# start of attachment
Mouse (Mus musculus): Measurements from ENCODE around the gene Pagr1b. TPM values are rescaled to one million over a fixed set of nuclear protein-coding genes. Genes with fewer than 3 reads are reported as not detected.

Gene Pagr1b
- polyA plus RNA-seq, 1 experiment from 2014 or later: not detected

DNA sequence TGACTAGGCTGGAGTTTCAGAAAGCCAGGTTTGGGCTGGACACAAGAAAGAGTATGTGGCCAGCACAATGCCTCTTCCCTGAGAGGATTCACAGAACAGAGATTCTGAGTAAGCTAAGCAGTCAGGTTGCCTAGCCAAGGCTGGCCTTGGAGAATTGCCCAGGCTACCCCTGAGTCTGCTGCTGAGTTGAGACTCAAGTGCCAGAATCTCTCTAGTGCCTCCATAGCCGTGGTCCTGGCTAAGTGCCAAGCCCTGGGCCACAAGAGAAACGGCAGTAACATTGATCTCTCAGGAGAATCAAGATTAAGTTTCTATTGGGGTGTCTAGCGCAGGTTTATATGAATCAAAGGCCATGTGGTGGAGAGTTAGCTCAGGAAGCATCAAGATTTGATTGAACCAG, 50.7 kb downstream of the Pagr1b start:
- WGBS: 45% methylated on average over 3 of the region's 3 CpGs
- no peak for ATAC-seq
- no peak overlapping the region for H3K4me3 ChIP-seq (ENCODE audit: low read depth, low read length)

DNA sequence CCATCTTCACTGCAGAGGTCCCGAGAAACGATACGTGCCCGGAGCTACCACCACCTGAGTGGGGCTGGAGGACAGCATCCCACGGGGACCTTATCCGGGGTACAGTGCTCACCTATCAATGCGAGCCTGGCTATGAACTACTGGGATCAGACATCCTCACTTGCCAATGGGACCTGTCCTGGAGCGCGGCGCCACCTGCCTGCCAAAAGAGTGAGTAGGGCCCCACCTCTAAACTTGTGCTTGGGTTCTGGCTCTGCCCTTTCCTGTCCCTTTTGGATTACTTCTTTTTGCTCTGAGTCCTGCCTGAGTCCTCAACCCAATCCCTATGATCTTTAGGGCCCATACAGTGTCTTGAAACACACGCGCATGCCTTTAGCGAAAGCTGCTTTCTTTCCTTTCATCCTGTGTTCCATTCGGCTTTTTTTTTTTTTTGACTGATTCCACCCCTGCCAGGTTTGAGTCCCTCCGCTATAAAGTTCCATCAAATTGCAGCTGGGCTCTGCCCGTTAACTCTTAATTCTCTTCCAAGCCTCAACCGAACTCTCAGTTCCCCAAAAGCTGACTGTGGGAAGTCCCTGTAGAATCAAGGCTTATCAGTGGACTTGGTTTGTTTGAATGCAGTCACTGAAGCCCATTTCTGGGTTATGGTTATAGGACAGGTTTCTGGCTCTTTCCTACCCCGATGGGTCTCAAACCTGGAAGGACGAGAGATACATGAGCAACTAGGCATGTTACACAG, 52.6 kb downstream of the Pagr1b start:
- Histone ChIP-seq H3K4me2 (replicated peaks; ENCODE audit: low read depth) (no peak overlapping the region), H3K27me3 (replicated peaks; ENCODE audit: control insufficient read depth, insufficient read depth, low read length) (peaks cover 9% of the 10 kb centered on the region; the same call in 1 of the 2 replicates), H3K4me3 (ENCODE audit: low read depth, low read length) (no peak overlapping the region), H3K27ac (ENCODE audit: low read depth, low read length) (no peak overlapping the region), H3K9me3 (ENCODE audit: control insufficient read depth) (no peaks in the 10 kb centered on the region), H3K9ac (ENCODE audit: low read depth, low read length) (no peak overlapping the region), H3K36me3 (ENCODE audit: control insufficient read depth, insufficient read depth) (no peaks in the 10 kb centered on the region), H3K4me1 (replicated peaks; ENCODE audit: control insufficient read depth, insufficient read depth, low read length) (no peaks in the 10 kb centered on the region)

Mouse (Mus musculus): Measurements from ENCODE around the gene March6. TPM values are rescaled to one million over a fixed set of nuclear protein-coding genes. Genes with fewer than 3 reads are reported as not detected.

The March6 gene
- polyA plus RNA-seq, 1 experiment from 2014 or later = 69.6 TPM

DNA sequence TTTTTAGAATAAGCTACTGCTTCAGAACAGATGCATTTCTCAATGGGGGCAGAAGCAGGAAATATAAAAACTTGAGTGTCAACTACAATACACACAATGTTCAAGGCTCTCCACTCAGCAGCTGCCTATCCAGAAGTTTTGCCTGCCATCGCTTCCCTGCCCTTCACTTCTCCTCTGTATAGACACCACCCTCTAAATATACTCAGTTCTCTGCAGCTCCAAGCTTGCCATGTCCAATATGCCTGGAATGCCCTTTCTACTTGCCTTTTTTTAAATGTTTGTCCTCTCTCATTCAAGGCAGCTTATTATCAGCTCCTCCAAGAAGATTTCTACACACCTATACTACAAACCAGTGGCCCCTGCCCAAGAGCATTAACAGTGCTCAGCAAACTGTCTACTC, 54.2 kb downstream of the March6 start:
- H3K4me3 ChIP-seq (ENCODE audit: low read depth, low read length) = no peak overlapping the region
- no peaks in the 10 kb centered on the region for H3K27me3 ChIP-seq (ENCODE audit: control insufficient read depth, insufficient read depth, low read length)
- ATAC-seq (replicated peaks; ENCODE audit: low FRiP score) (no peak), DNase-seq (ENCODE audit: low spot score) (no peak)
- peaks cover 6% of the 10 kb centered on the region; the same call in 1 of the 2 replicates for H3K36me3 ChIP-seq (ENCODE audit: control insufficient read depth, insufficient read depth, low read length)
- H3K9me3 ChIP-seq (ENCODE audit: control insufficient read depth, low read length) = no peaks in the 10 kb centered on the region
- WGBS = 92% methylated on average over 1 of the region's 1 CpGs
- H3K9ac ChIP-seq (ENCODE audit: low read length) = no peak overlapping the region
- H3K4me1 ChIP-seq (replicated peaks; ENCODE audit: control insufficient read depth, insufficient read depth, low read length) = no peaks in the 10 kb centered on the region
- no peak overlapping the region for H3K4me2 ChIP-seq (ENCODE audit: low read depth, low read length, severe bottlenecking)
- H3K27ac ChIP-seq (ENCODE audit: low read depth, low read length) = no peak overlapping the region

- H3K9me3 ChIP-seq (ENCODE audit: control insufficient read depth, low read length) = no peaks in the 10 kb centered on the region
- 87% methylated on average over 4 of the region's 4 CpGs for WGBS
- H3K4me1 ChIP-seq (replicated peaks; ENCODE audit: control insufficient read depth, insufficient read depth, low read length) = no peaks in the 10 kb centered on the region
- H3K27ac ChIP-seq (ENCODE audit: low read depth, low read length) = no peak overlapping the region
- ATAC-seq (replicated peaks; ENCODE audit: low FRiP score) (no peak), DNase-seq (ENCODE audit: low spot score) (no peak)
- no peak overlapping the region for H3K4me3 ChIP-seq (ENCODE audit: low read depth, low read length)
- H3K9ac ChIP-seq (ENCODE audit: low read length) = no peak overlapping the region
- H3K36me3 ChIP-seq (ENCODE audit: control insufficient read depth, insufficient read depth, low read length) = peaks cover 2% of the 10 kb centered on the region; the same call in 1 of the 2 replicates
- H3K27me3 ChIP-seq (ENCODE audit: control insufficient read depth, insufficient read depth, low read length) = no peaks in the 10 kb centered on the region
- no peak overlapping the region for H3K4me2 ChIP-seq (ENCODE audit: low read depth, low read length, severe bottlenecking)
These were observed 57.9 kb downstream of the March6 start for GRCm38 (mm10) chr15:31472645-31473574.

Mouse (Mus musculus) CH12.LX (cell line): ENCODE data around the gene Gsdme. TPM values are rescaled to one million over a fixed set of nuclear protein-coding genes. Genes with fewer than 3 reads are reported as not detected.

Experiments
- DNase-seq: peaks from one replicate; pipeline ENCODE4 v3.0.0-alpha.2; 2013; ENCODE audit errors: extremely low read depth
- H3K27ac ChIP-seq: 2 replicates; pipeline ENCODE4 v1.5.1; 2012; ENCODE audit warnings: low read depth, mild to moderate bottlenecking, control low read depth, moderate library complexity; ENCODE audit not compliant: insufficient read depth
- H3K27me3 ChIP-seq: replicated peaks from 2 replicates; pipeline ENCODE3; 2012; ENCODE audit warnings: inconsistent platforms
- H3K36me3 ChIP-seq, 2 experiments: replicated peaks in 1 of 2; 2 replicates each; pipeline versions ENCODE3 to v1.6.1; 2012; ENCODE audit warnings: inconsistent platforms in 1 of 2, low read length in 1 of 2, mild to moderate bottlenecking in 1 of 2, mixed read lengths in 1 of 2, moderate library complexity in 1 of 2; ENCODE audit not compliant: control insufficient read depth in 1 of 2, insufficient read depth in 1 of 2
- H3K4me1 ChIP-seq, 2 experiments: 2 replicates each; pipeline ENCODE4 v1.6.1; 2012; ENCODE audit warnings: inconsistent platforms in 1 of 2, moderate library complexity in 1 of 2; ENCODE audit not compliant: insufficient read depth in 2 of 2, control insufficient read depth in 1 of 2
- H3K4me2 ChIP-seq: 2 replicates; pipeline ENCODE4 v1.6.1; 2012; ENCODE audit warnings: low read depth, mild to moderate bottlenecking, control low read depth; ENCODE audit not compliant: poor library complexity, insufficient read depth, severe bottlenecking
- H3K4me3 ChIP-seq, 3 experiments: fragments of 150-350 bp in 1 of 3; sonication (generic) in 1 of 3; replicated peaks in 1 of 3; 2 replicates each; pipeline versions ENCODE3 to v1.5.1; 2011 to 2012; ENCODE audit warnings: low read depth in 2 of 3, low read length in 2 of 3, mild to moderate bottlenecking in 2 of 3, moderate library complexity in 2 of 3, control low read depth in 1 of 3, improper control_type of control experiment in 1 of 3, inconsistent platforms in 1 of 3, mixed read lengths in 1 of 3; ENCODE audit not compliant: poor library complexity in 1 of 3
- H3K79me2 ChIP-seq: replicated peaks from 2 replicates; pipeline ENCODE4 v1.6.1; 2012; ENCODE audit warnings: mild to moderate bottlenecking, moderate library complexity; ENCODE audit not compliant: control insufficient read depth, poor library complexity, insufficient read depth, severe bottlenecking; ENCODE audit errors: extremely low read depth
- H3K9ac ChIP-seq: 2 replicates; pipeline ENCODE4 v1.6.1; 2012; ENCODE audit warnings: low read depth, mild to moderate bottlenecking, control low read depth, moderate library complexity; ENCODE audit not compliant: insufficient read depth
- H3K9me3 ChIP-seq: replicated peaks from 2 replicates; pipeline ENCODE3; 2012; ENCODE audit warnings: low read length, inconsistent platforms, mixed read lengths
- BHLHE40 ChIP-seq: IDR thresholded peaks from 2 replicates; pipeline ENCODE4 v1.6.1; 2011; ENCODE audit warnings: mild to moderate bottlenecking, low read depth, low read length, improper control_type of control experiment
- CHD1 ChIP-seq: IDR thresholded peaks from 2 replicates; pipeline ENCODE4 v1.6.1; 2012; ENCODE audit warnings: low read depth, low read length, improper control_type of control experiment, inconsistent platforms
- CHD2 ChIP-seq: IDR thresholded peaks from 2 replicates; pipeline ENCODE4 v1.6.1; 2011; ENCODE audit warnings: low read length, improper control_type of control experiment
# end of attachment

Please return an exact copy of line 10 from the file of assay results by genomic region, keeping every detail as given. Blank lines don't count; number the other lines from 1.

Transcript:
Mouse (Mus musculus): Measurements from ENCODE around the gene March6. TPM values are rescaled to one million over a fixed set of nuclear protein-coding genes. Genes with fewer than 3 reads are reported as not detected.